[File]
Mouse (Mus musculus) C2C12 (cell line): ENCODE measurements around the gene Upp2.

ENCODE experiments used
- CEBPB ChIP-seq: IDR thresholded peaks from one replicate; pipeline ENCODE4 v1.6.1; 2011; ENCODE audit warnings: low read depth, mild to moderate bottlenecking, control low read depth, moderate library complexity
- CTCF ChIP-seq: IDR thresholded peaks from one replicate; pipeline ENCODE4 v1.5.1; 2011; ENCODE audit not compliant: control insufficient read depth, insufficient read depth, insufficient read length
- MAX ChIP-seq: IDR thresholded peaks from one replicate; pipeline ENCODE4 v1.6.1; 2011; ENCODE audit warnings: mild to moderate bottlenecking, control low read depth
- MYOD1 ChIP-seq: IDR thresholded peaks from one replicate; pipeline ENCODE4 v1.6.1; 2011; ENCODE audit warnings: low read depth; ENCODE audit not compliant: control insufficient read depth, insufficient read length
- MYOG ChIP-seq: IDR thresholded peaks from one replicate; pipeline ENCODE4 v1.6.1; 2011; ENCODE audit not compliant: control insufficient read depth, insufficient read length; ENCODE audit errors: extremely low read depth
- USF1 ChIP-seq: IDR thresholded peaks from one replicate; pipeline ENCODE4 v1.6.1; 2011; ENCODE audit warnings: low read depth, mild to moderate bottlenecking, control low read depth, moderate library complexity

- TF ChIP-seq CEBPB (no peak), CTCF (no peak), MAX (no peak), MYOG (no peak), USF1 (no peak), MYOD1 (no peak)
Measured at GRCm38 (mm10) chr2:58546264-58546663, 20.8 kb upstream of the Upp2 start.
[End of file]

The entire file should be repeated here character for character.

Mouse (Mus musculus) C2C12 (cell line): ENCODE measurements around the gene Upp2.

ENCODE experiments used
- CEBPB ChIP-seq: IDR thresholded peaks from one replicate; pipeline ENCODE4 v1.6.1; 2011; ENCODE audit warnings: low read depth, mild to moderate bottlenecking, control low read depth, moderate library complexity
- CTCF ChIP-seq: IDR thresholded peaks from one replicate; pipeline ENCODE4 v1.5.1; 2011; ENCODE audit not compliant: control insufficient read depth, insufficient read depth, insufficient read length
- MAX ChIP-seq: IDR thresholded peaks from one replicate; pipeline ENCODE4 v1.6.1; 2011; ENCODE audit warnings: mild to moderate bottlenecking, control low read depth
- MYOD1 ChIP-seq: IDR thresholded peaks from one replicate; pipeline ENCODE4 v1.6.1; 2011; ENCODE audit warnings: low read depth; ENCODE audit not compliant: control insufficient read depth, insufficient read length
- MYOG ChIP-seq: IDR thresholded peaks from one replicate; pipeline ENCODE4 v1.6.1; 2011; ENCODE audit not compliant: control insufficient read depth, insufficient read length; ENCODE audit errors: extremely low read depth
- USF1 ChIP-seq: IDR thresholded peaks from one replicate; pipeline ENCODE4 v1.6.1; 2011; ENCODE audit warnings: low read depth, mild to moderate bottlenecking, control low read depth, moderate library complexity

- TF ChIP-seq CEBPB (no peak), CTCF (no peak), MAX (no peak), MYOG (no peak), USF1 (no peak), MYOD1 (no peak)
Measured at GRCm38 (mm10) chr2:58546264-58546663, 20.8 kb upstream of the Upp2 start.